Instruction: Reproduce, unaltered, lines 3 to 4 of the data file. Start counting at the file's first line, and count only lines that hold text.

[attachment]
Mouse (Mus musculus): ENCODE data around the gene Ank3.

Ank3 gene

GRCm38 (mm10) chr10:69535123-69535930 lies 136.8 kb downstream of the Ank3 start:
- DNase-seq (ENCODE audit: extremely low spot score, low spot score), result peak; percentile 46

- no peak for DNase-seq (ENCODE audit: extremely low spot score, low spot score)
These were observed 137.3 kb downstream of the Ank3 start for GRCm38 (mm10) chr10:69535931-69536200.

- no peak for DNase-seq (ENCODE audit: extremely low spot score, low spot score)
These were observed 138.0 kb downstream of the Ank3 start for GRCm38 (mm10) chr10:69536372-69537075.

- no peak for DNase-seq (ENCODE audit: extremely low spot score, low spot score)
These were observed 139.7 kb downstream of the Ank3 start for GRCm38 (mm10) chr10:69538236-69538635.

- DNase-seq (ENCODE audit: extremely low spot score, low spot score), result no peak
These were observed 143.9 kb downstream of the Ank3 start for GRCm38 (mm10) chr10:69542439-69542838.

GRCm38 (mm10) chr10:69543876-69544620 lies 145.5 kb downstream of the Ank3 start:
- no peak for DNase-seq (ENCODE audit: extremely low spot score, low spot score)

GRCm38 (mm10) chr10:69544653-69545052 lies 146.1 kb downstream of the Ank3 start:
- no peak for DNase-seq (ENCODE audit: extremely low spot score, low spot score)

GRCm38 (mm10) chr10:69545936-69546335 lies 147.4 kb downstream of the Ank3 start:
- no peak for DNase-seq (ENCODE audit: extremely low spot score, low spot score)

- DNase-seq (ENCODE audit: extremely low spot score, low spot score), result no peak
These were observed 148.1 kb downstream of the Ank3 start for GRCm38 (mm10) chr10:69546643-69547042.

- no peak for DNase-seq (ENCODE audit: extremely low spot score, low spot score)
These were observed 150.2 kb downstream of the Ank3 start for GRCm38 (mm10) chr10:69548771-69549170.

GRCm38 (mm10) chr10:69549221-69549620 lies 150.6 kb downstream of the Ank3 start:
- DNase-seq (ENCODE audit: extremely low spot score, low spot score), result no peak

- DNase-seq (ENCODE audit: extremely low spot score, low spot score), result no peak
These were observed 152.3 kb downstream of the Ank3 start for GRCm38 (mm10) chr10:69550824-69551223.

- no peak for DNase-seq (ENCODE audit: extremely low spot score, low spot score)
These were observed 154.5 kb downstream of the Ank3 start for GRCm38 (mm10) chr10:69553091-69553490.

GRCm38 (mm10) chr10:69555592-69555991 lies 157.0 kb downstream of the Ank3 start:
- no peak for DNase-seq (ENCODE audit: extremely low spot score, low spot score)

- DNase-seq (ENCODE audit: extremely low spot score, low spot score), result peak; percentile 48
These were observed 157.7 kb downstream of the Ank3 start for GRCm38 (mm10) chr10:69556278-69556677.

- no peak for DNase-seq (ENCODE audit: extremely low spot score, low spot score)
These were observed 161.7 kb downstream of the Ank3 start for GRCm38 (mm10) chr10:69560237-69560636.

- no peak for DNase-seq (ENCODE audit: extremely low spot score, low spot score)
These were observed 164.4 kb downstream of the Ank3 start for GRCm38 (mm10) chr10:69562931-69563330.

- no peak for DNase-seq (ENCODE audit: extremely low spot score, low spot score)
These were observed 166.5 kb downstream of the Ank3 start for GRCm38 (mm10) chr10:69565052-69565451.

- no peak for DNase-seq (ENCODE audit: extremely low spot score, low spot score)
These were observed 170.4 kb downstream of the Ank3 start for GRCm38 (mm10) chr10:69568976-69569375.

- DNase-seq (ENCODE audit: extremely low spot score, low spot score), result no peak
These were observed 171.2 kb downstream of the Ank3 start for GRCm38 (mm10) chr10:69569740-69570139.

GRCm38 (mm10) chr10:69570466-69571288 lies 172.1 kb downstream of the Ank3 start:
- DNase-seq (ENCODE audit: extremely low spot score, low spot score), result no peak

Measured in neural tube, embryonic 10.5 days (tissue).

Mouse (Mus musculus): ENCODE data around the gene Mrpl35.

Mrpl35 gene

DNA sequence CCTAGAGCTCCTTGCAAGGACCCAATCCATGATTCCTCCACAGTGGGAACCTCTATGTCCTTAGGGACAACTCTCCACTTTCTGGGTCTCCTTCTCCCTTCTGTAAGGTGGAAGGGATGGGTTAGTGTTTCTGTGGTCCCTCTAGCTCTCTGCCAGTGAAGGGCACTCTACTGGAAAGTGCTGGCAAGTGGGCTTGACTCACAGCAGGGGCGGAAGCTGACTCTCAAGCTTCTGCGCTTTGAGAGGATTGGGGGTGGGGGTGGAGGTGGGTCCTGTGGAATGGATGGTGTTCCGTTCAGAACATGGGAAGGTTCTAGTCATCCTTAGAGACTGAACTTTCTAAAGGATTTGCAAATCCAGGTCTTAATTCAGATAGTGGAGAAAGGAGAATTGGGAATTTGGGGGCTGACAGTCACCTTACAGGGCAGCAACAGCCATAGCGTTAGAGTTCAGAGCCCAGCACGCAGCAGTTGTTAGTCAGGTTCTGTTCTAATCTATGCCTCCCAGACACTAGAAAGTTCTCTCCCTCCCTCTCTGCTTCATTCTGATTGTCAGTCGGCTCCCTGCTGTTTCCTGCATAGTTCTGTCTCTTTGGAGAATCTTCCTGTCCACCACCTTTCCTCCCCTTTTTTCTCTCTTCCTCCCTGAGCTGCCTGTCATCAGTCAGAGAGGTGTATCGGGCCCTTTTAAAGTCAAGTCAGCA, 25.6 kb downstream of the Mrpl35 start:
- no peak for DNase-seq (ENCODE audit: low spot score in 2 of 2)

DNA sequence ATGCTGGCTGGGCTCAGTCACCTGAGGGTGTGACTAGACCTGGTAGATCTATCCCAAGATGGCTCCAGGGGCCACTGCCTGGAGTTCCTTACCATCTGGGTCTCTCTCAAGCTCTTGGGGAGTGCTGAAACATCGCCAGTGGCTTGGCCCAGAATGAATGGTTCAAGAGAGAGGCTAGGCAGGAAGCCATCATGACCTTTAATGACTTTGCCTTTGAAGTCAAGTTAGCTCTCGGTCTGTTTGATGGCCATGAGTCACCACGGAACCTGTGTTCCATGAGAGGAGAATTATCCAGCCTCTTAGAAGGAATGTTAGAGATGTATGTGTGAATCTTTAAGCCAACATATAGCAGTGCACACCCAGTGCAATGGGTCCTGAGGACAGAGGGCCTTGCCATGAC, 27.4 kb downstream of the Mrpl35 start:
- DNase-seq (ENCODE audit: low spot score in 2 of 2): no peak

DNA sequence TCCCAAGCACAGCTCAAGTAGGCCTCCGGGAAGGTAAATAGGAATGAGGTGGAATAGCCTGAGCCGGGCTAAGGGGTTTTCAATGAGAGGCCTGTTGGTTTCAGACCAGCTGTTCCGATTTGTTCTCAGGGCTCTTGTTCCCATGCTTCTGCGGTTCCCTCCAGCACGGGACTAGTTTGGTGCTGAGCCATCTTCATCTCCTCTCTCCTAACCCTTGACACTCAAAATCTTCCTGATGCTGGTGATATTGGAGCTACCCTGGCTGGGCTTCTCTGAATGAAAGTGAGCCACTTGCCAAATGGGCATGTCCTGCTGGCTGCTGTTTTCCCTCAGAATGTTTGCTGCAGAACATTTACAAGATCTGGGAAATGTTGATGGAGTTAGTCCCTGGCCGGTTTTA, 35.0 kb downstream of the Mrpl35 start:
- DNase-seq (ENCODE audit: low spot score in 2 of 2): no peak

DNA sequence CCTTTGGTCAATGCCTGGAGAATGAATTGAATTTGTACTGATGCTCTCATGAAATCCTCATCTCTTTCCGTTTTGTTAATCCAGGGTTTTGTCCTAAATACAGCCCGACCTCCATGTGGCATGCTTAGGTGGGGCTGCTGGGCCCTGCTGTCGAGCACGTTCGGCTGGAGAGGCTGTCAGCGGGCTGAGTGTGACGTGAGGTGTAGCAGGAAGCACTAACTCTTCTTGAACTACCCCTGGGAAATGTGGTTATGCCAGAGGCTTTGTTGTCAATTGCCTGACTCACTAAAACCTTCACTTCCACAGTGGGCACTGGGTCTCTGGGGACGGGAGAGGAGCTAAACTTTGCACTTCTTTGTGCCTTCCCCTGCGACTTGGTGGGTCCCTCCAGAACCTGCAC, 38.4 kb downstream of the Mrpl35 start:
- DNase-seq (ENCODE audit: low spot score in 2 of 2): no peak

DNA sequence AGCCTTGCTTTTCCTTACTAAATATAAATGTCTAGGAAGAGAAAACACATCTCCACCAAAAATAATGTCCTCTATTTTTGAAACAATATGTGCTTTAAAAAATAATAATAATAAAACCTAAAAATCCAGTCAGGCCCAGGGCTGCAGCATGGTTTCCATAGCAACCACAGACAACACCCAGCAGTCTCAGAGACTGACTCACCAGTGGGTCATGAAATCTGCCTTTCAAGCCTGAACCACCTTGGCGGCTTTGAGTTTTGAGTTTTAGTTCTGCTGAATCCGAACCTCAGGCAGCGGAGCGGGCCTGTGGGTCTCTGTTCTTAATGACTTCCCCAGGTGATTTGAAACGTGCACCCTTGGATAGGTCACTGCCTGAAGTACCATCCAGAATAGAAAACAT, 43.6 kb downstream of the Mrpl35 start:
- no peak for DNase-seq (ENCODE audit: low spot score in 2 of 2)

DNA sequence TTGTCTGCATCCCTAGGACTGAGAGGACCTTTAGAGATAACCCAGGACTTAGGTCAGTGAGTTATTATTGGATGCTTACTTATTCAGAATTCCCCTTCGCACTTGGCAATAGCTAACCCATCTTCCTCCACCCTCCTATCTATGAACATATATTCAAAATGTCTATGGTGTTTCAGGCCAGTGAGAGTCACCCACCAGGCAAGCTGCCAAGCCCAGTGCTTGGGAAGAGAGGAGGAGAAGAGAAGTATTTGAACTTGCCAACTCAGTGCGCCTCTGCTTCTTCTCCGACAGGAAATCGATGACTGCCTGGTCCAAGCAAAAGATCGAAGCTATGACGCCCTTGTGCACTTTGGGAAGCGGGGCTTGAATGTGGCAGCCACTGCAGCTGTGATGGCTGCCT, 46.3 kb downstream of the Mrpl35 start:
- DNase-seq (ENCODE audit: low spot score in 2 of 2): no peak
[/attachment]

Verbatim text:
GRCm38 (mm10) chr10:69535123-69535930 lies 136.8 kb downstream of the Ank3 start:
- DNase-seq (ENCODE audit: extremely low spot score, low spot score), result peak; percentile 46